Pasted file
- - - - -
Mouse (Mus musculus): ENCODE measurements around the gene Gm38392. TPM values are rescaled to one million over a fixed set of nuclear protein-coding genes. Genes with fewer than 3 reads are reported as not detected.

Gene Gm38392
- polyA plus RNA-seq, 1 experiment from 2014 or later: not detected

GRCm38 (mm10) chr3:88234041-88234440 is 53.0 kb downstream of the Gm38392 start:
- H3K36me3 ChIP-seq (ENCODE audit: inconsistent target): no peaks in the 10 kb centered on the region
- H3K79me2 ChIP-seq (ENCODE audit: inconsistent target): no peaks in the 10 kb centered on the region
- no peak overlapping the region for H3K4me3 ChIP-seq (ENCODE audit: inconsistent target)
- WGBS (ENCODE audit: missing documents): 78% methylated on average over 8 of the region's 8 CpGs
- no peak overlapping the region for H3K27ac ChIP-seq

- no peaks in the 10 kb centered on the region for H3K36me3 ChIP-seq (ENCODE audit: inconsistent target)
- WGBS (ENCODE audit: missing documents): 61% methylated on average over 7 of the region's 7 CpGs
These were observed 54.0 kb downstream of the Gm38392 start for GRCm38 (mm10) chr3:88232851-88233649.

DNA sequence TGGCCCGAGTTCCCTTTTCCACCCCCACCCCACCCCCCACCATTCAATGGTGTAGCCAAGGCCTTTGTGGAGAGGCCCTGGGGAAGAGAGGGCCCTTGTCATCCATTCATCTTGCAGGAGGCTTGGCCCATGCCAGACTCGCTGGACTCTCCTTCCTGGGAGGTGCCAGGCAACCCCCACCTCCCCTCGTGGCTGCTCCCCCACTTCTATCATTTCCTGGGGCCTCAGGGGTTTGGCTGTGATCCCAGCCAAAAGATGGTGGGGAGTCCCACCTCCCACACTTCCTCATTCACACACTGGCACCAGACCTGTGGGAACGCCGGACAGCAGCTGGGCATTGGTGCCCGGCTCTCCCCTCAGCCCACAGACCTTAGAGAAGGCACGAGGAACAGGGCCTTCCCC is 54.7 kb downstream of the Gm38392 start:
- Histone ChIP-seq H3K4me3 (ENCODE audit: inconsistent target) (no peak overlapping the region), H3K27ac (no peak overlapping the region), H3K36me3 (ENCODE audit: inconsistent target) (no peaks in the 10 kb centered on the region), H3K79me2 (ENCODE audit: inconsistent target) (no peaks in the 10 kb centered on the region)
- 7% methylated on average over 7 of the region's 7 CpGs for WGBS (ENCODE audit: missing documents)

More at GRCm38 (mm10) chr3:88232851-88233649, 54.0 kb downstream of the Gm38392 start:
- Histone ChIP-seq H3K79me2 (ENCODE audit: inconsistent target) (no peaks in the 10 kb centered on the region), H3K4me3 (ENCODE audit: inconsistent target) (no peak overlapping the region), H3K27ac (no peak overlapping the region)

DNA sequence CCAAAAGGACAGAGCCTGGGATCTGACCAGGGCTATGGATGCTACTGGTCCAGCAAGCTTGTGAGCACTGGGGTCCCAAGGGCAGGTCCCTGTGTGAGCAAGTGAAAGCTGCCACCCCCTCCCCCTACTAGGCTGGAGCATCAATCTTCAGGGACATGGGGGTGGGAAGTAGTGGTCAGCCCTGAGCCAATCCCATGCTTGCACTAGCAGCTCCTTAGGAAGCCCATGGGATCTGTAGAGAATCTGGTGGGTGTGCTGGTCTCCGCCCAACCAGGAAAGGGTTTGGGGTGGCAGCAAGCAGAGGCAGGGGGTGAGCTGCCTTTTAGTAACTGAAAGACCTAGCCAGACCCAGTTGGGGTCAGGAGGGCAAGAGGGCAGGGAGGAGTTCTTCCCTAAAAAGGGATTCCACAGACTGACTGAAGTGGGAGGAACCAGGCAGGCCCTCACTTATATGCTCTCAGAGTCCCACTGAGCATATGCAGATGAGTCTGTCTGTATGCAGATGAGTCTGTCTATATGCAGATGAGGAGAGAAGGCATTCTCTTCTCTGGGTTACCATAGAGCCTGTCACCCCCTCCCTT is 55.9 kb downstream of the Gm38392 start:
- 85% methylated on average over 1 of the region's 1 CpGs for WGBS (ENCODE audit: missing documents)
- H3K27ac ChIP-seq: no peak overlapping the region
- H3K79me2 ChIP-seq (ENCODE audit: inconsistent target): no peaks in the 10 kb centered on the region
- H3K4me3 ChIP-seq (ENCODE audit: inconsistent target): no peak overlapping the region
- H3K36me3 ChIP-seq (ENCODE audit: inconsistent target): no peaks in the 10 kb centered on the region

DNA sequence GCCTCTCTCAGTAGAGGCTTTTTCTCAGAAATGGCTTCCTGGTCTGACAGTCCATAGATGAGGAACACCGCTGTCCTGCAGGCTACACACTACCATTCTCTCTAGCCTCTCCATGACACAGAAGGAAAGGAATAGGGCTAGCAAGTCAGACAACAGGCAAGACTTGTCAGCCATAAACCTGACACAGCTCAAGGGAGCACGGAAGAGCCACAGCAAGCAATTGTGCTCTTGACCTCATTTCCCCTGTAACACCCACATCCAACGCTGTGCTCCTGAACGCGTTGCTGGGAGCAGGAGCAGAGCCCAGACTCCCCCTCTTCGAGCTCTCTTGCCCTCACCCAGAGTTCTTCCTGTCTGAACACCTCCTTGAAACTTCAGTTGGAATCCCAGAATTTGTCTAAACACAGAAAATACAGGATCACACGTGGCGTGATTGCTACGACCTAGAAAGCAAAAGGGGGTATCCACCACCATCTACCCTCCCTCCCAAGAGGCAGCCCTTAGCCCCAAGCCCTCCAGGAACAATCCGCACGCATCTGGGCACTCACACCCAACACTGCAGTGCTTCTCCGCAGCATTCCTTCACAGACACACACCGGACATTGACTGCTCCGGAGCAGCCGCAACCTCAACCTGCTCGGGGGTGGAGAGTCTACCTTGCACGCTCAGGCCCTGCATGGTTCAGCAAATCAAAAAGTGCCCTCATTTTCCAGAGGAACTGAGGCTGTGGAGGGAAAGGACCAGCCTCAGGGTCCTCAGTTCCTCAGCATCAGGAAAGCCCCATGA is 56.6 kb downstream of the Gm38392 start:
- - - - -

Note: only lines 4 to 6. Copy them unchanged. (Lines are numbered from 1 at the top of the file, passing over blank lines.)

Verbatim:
GRCm38 (mm10) chr3:88234041-88234440 is 53.0 kb downstream of the Gm38392 start:
- H3K36me3 ChIP-seq (ENCODE audit: inconsistent target): no peaks in the 10 kb centered on the region
- H3K79me2 ChIP-seq (ENCODE audit: inconsistent target): no peaks in the 10 kb centered on the region